Sacramento will be allowed to present its case to keep the Kings to the NBA Board of Governors. Speaking at the 15th annual State of Downtown breakfast at the Sacramento Convention Center, Mayor Kevin Johnson announced that David Stern has given the community an opportunity to counter the offer made by Chris Hansen and Steve Ballmer to purchase the Kings and move the team to Seattle.
“I spoke to Commissioner Stern over the weekend,” Johnson said. “And I asked him for permission to be able to address the NBA governing board and it was granted. So once again Sacramento, we’ll get a chance to put our best foot forward.
“The commissioner says that our community has every right to present a counter-offer that’s fair and competitive and to talk about what this team means to not only our city and our region. And I’m really excited about that opportunity.”
The mayor gave the city’s push to save the Kings a new name: “Playing to win.”
“We want this to be the final act of a saga that’s went on for far too long,” Johnson said.
The mayor laid out a four-step plan in the city’s process to keep the Kings in Sacramento to the crowd in attendance.
- Identify potential equity partners.
- Identify a potential local ownership group.
- Demonstrate the city and region’s commitment to partner on a downtown arena.
- Demonstrate the viability and strength of the Sacramento market.
The mayor also described the criteria for ownership interested in the Kings.
- They must have the financial wherewithal to meet the NBA’s standards of owning a team.
- New owners must commit to keeping the team in Sacramento.
- Participation in a deal to build a new downtown arena is required in the transaction.
- The ownership group must include local partners. The city doesn’t want absentee owners.
- The current owners can participate in some capacity if they want. It will be up to the equity investors in the local group to offer that opportunity. Sam Amick of USA Today reported this morning that current Kings minority owner John Kehriotis has spoken with one of the groups organizing an offer to keep the team in the capital city.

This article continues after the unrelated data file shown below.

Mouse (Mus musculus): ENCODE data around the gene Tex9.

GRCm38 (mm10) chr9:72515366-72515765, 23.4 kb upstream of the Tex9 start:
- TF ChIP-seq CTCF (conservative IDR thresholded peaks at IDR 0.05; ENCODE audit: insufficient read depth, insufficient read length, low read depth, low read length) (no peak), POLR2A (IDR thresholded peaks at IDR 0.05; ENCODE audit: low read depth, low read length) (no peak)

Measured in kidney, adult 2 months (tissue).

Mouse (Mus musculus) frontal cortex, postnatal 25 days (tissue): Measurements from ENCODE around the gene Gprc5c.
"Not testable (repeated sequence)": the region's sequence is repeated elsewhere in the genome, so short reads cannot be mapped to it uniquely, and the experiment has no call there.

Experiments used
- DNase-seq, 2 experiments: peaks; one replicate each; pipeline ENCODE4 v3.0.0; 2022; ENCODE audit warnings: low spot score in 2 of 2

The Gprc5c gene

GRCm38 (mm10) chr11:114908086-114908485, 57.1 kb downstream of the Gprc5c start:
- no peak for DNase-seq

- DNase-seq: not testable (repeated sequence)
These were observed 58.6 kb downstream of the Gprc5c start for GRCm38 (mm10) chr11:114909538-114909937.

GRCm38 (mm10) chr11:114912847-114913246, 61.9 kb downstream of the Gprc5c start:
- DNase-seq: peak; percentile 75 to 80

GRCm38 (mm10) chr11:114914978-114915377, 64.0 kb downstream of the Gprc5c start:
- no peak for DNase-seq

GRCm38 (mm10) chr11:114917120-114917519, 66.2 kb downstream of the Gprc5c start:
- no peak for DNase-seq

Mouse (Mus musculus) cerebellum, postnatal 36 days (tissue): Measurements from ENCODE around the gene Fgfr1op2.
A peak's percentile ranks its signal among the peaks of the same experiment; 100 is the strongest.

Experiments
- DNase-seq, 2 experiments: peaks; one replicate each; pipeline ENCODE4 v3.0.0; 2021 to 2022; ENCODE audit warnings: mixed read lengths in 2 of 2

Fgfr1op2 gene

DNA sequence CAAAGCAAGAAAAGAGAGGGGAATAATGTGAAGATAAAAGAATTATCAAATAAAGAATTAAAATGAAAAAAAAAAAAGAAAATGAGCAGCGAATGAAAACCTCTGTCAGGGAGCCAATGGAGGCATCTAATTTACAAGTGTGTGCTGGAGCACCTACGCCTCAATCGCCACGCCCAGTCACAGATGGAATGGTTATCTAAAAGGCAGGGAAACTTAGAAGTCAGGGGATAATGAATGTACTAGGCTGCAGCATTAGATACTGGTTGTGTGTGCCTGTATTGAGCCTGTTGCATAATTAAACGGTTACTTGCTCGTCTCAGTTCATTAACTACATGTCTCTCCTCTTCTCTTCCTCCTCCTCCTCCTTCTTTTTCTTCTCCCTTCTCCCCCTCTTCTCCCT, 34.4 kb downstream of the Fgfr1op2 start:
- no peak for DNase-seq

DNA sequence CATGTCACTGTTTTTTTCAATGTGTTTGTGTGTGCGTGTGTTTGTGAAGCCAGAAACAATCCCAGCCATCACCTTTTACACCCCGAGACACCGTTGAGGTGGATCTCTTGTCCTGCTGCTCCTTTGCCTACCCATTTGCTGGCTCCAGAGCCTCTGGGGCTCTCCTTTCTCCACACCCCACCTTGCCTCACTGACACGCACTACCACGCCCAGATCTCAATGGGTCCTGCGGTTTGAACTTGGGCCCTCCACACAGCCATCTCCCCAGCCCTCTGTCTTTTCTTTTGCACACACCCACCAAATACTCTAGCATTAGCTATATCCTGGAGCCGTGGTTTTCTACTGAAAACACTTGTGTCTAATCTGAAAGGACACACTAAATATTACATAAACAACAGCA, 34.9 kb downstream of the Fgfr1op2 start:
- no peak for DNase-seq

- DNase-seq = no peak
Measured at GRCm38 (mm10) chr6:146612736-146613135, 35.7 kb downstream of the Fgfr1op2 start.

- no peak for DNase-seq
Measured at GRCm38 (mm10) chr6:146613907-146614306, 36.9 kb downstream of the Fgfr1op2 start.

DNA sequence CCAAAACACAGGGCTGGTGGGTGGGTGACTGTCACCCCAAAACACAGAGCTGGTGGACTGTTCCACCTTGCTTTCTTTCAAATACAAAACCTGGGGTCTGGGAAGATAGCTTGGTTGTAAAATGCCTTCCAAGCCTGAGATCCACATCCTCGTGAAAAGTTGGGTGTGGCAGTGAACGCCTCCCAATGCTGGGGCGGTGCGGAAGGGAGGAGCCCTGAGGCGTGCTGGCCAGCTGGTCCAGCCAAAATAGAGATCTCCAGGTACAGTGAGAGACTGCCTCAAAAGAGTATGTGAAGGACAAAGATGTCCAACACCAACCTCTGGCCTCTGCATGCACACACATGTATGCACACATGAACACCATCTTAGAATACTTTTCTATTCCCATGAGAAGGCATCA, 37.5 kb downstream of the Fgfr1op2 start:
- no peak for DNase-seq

The timeline, as the mayor described, is a “six-week sprint” to the Mar. 1 relocation deadline.
“Needless to say I’ve been up all night for the last four or five days,” Johnson said. “It’s going to take all of us coming together, working collectively. It’s a sprint for six weeks.”
Coinciding with Johnson’s announcement was a report by the Sacramento Bee of AEG’s continued interest in the downtown arena deal. A spokesperson for the entertainment giant told the local paper: “We remain committed to the mayor and the city, and we would be more than happy to meet with a potential new owner.”
“There’s been folks that are interested,” Johnson told a group of reporters following the breakfast when asked about the potential site of a new arena. “I don’t want to get into detail right now, but you guys have read the railyard is in play and downtown plaza is being considered by potentially another group. But I don’t want to confirm any of that. It’s just too early to speculate.”
As an anecdotal device, Johnson referenced San Francisco’s fight to keep the Giants from leaving the bay area 20 years ago. In 1992, a group of investors from the Tampa, Fl. area agreed to purchase the team from then-owner Bob Lurie. But a group, led by Peter McGowan and Larry Baer, came in the final hour to convince Major League Baseball to give the city by the bay one more chance.
“We have every reason to believe in our community that we can do the same thing that was done in San Francisco,” Johnson said. “It’s gonna take all of us working together.
“Again there’s six weeks,” he continued. “We’re gonna work really, really hard and we’re gonna ask everybody in here to be involved in some capacity. It’s gonna take the community support, our fans, our grassroots efforts, our corporate business communities to all do what you’ve done in the past.”
Listen to the mayor’s address in the audio file below.
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Listen to the mayor take questions from reporters in the audio file below.
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Information provided by Mike Simpson of KFBK Radio was used to write this story.